The historical society has become a model for how the business community can partner with schools to improve students’ educational experiences.”
— Exeter High School's Social Studies Department

For Students

Annual Nancy Carnegie Merrill History Award Contest
February - April

Every winter the Exeter Historical Society invites students in grades 6 to 12 to compete for the Nancy Carnegie Merrill History Award in honor of our esteemed former curator for her invaluable contributions to the preservation and interpretation of our local history.

Each year, students of the Cooperative Middle School, Exeter High School, Phillips Exeter Academy, and the greater Seacoast area are invited to enter by contacting faculty members in their social studies departments or the historical society directly for further information.

A panel of judges choose the essay entries from each division (Middle School and High School) that best meet the criteria of outstanding achievement in format, historical accuracy, originality and style. First prize for the essay contest in each division is $100, and this year, those coming in second will each receive $50. The winning papers are read by the authors at our annual Youth Night awards ceremony on Thursday, April 18th. The deadline for essay submission is Saturday, March 23rd.

The theme for the contest this year is suffrage. In their essays, we ask students to explore an aspect of how the absence or granting of suffrage affected community members. Living in New Hampshire, the first in the nation primary state, means that New Hampshirites know that the right to vote is a fundamental part of a functioning democracy. But not all residents of New Hampshire and Exeter have had access to that right. Originally restricted to white, male property owners, voting rights have been expanded several times, including in 1870, 1919, and 1971, giving persons of color, women, and eighteen year olds access to the ballot box. How did residents of Exeter and surrounding towns react when these rights were expanded? Was the 15th Amendment a controversial idea in town? Did women greet the idea of voting with open arms? How did teens react when they first were allowed to cast their ballots? If students wish to look at elections more generally, they might explore how Exeter has been affected by New Hampshire's practice of holding the first Presidential primary. More information about the essay contest, as well as the official cover sheet, can be found here.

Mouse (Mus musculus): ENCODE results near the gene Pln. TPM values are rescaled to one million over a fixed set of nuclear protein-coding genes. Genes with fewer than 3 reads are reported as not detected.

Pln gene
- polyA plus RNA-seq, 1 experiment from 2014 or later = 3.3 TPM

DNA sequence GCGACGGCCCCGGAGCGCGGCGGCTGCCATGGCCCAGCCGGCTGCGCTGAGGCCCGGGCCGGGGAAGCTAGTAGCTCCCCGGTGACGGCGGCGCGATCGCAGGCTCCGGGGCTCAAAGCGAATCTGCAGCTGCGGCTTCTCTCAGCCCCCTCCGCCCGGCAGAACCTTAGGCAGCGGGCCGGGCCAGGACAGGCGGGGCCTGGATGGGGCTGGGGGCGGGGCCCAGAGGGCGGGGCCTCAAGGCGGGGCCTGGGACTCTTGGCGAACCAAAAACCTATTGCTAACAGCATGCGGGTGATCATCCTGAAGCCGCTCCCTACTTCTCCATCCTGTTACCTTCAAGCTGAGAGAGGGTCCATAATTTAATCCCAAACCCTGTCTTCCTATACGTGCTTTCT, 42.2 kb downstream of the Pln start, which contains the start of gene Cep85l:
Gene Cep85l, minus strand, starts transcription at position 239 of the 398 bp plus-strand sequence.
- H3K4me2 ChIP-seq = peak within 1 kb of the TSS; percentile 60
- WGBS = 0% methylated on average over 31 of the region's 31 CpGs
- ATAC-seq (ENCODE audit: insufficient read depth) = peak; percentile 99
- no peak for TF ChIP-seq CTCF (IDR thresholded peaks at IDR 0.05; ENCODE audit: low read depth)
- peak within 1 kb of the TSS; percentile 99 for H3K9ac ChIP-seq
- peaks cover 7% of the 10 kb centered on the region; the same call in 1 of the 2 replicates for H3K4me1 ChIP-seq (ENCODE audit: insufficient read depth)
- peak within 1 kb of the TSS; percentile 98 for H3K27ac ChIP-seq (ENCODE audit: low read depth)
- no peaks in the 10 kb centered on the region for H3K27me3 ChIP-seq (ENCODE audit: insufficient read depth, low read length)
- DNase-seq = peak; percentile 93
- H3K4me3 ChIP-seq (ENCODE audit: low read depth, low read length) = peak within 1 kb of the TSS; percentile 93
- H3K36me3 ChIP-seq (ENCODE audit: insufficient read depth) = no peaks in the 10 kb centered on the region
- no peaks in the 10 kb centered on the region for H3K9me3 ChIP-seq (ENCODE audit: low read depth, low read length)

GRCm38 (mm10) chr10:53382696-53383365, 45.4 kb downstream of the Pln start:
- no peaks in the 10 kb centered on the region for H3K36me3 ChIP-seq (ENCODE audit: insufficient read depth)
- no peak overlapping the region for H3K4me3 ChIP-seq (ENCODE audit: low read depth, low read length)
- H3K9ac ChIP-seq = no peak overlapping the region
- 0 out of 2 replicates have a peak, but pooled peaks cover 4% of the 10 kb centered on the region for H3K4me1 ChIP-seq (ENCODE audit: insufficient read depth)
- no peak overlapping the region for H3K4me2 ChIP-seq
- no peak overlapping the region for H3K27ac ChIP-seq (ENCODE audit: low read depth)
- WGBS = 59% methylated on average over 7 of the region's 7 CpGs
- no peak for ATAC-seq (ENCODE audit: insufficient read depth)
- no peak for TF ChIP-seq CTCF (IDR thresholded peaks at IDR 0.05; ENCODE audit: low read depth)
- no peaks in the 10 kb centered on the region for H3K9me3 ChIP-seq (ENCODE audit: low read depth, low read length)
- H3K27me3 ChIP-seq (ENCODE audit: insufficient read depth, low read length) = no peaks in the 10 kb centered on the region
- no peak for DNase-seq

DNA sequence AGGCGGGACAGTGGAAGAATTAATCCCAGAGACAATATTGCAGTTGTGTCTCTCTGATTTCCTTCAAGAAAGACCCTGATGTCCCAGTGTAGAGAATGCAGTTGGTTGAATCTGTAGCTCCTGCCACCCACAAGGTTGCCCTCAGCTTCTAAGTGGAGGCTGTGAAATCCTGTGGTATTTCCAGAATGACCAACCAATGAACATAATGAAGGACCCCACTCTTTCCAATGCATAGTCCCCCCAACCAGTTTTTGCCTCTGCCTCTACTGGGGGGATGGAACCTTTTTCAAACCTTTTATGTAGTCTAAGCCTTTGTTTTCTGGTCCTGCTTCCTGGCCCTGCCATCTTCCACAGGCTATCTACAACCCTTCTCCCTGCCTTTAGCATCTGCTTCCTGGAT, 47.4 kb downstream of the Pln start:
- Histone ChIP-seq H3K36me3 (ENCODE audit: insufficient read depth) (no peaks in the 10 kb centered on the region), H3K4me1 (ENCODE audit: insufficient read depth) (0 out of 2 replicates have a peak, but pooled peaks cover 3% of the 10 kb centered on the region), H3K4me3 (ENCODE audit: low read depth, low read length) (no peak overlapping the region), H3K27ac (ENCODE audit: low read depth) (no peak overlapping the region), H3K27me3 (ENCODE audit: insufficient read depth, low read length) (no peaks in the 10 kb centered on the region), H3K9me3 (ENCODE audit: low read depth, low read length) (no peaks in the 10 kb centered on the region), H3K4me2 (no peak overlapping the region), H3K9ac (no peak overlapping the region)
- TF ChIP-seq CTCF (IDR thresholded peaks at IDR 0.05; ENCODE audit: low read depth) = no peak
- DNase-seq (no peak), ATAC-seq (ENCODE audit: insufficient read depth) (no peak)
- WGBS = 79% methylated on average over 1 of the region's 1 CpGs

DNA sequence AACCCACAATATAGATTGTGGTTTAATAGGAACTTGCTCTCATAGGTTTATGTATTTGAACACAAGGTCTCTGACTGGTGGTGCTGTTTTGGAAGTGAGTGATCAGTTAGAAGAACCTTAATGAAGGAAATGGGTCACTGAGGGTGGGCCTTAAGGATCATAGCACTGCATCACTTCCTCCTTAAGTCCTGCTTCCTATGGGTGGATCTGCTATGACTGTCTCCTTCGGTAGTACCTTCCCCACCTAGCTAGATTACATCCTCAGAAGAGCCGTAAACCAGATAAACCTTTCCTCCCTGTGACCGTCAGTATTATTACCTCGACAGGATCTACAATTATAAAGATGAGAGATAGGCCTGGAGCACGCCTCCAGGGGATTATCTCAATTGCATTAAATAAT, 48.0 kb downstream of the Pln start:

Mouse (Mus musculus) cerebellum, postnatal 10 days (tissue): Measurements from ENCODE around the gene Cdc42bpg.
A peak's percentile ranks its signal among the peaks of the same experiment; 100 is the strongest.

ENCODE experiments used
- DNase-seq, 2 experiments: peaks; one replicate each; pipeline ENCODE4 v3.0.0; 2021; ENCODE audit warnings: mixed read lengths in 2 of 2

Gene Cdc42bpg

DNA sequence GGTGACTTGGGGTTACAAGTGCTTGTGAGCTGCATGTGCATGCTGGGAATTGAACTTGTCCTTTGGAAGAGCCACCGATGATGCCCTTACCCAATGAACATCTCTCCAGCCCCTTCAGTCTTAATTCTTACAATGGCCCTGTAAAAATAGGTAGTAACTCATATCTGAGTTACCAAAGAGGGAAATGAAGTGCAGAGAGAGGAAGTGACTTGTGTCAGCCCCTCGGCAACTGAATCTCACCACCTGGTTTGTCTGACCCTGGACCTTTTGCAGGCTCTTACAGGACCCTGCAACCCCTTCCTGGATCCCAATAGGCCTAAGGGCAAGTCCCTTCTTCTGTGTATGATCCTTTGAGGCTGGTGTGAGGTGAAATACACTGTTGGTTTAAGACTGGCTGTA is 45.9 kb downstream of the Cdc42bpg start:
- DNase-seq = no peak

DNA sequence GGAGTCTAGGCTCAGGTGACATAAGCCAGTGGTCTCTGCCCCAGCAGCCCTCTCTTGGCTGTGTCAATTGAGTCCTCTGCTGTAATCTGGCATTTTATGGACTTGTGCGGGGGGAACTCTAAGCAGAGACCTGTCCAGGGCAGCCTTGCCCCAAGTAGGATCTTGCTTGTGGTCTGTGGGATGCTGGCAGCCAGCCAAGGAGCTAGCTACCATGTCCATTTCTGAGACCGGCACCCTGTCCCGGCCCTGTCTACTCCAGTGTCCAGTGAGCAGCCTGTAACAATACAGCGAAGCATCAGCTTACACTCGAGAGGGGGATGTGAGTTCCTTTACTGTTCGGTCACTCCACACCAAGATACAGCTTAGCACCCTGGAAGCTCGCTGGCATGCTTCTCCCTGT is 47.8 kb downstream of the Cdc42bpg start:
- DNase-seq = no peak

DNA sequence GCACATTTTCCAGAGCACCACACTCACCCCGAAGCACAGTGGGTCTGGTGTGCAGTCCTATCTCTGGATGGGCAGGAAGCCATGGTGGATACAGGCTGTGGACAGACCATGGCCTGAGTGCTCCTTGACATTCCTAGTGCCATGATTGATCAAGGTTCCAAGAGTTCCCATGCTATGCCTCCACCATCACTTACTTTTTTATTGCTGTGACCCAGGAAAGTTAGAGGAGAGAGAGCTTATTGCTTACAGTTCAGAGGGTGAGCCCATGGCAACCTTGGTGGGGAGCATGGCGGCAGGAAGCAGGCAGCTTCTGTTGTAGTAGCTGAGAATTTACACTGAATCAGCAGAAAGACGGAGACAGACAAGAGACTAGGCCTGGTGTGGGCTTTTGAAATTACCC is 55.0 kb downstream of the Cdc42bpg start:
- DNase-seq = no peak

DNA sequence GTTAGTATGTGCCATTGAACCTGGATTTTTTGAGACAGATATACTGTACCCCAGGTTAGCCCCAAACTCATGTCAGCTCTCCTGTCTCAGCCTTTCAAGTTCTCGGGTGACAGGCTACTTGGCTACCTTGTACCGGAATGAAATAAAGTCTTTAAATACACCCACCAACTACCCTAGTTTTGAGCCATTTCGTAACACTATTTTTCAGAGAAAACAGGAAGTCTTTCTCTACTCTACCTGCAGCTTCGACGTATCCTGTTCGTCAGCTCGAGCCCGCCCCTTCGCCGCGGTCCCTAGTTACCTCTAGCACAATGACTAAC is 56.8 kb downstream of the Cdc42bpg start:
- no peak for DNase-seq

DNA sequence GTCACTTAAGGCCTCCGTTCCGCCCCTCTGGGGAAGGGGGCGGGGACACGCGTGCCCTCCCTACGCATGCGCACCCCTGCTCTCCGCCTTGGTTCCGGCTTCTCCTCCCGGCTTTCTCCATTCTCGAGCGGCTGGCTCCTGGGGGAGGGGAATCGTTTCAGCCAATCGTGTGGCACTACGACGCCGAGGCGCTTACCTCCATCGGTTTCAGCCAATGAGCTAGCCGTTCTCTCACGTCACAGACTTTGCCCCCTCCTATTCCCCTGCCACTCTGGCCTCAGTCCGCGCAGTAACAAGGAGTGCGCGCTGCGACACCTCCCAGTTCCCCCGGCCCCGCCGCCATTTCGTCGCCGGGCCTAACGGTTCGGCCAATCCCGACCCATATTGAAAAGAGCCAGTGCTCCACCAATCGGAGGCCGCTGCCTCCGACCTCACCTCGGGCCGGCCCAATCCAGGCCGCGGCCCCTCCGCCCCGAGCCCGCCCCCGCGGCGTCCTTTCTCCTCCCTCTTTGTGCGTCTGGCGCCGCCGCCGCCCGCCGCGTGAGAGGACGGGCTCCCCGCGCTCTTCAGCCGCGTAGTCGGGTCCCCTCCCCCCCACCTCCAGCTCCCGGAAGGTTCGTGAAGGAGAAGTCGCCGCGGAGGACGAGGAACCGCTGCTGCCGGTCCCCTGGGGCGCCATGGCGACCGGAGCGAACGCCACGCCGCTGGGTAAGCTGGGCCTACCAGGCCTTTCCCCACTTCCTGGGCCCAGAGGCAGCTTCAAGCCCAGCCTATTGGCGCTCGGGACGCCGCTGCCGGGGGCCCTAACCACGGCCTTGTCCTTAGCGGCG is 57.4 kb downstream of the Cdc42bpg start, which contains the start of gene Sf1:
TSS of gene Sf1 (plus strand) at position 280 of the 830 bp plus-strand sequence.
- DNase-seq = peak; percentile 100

It is our hope that the Nancy Carnegie Merrill Award will foster an appreciation for our community and an interest in its past. Service Credit Union has generously sponsored the contest and Youth Night since its inception in 2007. Perkins Power Equipment also supports Youth Night.

For Teachers

School Group Visits

The Exeter Historical Society welcomes school children of all ages interested in an aspect of Exeter history. To the classroom teachers, we offer on-site programs at the Historical Society, outreach visits at your school, or a combination of the two catered to fit your particular needs. If desired, we will work with the teacher to customize a program to help meet specific educational standards. There is a minimal charge for some of these programs. Please inquire for pricing.

With remarkable success the commitment of EHS staff members and SAU 16 schools has engendered a collaboration that is focused on both the sharing of history and the development of a passion for understanding and appreciating the past. The students within [the district] are the true beneficiaries of the EHS efforts. The seeds of interest that they have planted — and continue to plant — will bear fruit that will be shared with future generations.”
— Michael Morgan, former SAU 16 Superintendent of Schools